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Developing Strategic KPIs for your BPM System

  • October 01 2004, 1:00am EDT
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The buzz in IT these days - at least when the topic is business performance management (BPM) - is about key performance indicators (KPIs). How do you pick the right KPI? I'd like to submit the opinion that the only good KPI is a strategic KPI. By strategic, I mean that any KPI you define for your BPM system should be directly traceable to some component of your overall corporate strategy. There should be a direct link from KPIs to goals, from goals to objectives and from objectives to strategies.

Let's take a look at how to develop one. Let's say your company has developed a strategy to improve its overall operational excellence. While this strategy is certainly achievable, it is hardly quantifiable; therefore, it's far from being a KPI. However, one objective you could establish to execute the strategy you've developed could be to improve operational performance in the company's call center. From there, two sample goals to meet that objective could be to improve customer service on calls and to reduce call center costs. These goals are concrete and well on their way to being quantifiable in that you can attach numbers to them, but they're still not metrics that enable you to monitor performance.

Developing those metrics is simple, however, once you have developed the concrete goals. For example, let's examine the goal to reduce call center costs. The KPI for this goal would obviously be the percentage by which call center costs are reduced over a defined period of time.

Once you've defined your KPI, you can then decompose that KPI into its various systems of origin, dimensions and calculations. The system that feeds information to the KPI calculation would be your cost accounting and forecasting package. The dimensions ­ or ways by which you can sort the information ­ could be time period, function and business unit. The calculation would be costs incurred in this year's Q1, Q2, etc. versus the costs incurred in the prior year's corresponding time periods.

The key here, however, is that there's a direct link between the actual, hard numbers and the high-level corporate strategy. The KPI of cost reduction percentage rolls up to the goal of reducing call center costs, which in turn rolls up to the objective of improving operational performance in the call center, which - finally - rolls up to the strategy of improving overall operational excellence. The implication is that if you meet the KPI numbers - whatever you have set the numbers to be - you meet the goals and objectives and execute the strategy you've set.

You must be careful, however, to keep KPIs performance driven. Any KPI is only a number to be monitored. Let's say you define that number to be a 10 percent reduction in call center costs by fiscal year end. The first-line managers and employees involved in doing what it takes to reduce those costs should obviously have their performance evaluations tied, in part, to how well they meet their goals.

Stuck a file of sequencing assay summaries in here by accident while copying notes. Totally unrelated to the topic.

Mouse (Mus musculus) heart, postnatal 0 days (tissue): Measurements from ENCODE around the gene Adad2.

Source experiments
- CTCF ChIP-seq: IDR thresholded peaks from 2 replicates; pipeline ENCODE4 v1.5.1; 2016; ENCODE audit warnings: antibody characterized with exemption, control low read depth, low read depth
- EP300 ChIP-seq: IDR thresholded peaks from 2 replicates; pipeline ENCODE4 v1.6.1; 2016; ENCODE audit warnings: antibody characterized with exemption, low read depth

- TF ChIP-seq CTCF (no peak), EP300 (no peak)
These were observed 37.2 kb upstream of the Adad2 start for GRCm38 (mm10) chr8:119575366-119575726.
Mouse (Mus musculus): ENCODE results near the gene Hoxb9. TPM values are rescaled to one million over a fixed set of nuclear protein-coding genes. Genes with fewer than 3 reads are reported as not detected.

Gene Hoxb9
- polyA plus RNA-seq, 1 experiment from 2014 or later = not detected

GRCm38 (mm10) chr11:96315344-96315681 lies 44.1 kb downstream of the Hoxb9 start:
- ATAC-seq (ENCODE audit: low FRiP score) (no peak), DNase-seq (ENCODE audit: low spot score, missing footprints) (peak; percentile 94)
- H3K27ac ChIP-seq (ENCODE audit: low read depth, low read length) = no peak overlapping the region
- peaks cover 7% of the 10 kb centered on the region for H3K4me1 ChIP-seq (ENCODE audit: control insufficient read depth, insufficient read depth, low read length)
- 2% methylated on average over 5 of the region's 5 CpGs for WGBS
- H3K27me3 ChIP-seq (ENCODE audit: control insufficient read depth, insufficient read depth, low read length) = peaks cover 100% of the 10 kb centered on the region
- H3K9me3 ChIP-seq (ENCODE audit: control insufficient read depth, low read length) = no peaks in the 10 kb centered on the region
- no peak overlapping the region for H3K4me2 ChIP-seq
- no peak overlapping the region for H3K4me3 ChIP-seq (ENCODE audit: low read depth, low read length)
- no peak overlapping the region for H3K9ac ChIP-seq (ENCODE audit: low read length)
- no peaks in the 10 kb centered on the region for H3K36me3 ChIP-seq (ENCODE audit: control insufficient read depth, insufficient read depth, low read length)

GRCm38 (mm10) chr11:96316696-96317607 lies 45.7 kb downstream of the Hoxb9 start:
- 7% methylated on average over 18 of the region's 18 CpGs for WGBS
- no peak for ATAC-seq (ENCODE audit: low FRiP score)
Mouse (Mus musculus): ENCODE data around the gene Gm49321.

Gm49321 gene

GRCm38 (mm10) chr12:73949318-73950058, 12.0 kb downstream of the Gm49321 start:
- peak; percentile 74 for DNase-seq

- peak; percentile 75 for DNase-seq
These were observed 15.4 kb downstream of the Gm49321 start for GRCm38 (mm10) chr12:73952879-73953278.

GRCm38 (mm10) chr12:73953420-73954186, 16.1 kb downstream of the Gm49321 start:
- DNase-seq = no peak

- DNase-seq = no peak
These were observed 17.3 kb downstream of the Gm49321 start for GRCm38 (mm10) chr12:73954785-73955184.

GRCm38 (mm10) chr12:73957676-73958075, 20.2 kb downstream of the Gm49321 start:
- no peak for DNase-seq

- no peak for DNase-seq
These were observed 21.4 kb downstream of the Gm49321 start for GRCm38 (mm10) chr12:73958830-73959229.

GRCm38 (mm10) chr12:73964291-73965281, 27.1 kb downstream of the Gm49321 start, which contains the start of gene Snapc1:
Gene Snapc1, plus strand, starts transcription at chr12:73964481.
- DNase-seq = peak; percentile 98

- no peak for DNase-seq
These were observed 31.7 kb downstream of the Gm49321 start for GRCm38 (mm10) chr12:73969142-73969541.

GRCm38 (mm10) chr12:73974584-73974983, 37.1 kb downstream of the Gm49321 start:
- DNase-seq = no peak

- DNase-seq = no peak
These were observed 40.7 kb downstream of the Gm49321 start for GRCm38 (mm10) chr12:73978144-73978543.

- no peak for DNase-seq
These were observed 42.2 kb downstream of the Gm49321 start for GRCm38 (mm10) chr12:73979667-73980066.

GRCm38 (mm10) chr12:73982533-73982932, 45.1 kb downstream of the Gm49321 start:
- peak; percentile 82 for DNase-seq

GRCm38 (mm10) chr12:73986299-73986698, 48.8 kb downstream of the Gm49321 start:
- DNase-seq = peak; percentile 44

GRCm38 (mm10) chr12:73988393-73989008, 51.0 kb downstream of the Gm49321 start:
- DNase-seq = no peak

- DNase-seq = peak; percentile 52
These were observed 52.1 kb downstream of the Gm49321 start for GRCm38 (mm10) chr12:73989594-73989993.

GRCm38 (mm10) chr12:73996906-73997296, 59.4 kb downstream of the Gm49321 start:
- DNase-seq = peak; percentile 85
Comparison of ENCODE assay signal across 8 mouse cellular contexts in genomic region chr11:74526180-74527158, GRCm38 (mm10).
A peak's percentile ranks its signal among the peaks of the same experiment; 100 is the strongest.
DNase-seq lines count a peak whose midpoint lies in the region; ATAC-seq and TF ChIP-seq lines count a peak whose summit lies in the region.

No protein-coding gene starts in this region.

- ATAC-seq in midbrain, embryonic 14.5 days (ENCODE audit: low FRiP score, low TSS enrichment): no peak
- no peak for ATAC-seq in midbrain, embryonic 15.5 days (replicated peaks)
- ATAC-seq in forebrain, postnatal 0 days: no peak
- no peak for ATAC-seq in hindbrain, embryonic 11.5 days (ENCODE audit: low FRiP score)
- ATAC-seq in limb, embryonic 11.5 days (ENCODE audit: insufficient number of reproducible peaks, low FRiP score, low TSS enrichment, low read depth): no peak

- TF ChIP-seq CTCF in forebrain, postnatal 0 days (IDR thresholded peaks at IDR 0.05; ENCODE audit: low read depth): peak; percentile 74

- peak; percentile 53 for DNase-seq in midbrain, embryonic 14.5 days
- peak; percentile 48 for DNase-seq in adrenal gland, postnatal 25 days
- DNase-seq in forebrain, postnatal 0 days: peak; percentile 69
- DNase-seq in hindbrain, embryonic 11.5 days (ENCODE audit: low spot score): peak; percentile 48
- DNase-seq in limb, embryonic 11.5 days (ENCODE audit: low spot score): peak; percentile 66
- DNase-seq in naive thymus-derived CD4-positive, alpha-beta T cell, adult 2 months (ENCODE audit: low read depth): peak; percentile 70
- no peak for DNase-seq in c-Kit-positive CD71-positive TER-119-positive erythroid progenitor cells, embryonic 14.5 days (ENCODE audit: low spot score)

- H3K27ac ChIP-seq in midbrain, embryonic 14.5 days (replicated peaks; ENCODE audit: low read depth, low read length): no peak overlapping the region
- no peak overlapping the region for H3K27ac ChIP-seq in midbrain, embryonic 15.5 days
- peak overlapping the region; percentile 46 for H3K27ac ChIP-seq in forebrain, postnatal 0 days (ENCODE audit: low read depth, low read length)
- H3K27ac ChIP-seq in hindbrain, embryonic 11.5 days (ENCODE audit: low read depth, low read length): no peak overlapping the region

It's extremely important that you don't let the numbers become a numbers game. If too much emphasis is placed on how well employees perform the numerous, individual tasks involved in reducing costs, the overall goal can become cloudy. Employees and managers might focus too much on meeting their numbers and may become reluctant to take on special projects that will meet the strategic goals in the long run, but may cause them to temporarily neglect their assigned tasks. If this happens, the organization may be not be able to fully utilize all the resources at its disposal to meet its goals.

With the example we've discussed, it seems simple to ensure that the KPIs roll up into the overall corporate strategy. To an extent, it is. It's akin to a litmus test for KPIs. If a path can be traced directly from KPI to goal to objective to strategy, then it's a good bet that the KPI really does measure how well the organization is doing strategically. If not, the KPI may not be as useful in measuring the performance of the organization as it may appear. Information you thought was important may, in fact, be interesting but essentially useless in indicating how well the organization is actually executing its strategies.

All information provided is of a general nature and is not intended to address the circumstances of any particular individual or entity. Although we endeavor to provide accurate and timely information, there can be no guarantee that such information is accurate as of the date it is received or that it will continue to be accurate in the future. No one should act upon such information without appropriate professional advice after a thorough examination of the particular situation. The views and opinions are those of the author and do not necessarily represent the views and opinions of BearingPoint, Inc.

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